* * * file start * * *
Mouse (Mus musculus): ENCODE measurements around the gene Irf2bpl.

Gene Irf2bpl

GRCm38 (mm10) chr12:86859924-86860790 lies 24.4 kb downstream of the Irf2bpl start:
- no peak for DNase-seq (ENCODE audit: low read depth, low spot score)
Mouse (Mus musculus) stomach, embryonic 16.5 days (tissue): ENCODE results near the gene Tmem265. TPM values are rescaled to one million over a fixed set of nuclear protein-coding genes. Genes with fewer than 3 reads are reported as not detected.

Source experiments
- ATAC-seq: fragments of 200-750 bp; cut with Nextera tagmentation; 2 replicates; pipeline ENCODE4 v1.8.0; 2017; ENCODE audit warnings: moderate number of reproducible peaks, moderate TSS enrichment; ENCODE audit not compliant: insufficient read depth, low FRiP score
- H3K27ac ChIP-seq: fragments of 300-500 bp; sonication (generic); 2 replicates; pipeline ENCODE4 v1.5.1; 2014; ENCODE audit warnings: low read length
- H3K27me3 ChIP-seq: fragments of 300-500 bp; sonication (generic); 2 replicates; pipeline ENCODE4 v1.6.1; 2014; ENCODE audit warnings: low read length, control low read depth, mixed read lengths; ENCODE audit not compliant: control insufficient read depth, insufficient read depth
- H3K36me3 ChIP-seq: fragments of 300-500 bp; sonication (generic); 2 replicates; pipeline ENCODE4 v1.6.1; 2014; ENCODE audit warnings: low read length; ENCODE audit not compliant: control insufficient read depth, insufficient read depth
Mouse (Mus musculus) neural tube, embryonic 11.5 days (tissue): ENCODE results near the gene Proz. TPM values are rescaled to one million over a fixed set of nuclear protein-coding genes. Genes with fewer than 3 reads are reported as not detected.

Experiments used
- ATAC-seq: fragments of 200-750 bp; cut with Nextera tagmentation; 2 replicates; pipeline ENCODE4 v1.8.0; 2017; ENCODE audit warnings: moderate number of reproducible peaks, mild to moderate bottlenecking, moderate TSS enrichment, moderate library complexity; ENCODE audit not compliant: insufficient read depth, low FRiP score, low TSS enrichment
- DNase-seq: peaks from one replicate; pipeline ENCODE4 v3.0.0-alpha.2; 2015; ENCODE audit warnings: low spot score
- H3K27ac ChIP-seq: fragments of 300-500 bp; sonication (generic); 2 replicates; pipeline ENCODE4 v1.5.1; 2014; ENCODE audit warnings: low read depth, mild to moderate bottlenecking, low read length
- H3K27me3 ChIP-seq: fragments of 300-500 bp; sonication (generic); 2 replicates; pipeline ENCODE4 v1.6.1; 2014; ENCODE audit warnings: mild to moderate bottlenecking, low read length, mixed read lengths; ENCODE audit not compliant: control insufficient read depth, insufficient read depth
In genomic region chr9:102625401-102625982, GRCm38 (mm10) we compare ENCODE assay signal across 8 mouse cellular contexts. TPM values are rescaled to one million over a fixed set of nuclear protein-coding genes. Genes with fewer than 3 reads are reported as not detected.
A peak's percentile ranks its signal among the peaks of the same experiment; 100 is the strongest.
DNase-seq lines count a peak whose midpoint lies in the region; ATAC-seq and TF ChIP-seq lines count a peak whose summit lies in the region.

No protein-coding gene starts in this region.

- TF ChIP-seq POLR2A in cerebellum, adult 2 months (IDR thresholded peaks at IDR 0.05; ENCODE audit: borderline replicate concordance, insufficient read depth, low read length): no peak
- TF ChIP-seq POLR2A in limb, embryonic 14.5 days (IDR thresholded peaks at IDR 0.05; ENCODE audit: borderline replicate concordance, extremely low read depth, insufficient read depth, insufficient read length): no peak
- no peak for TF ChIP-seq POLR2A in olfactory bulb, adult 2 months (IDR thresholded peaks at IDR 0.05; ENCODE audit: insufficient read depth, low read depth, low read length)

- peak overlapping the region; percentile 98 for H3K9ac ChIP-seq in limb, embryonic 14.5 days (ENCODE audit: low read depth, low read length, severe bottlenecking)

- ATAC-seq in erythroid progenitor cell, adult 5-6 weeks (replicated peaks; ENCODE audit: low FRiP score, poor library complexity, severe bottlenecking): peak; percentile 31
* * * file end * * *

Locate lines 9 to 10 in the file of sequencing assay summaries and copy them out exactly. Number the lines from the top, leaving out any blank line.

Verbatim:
- H3K27me3 ChIP-seq: fragments of 300-500 bp; sonication (generic); 2 replicates; pipeline ENCODE4 v1.6.1; 2014; ENCODE audit warnings: low read length, control low read depth, mixed read lengths; ENCODE audit not compliant: control insufficient read depth, insufficient read depth
- H3K36me3 ChIP-seq: fragments of 300-500 bp; sonication (generic); 2 replicates; pipeline ENCODE4 v1.6.1; 2014; ENCODE audit warnings: low read length; ENCODE audit not compliant: control insufficient read depth, insufficient read depth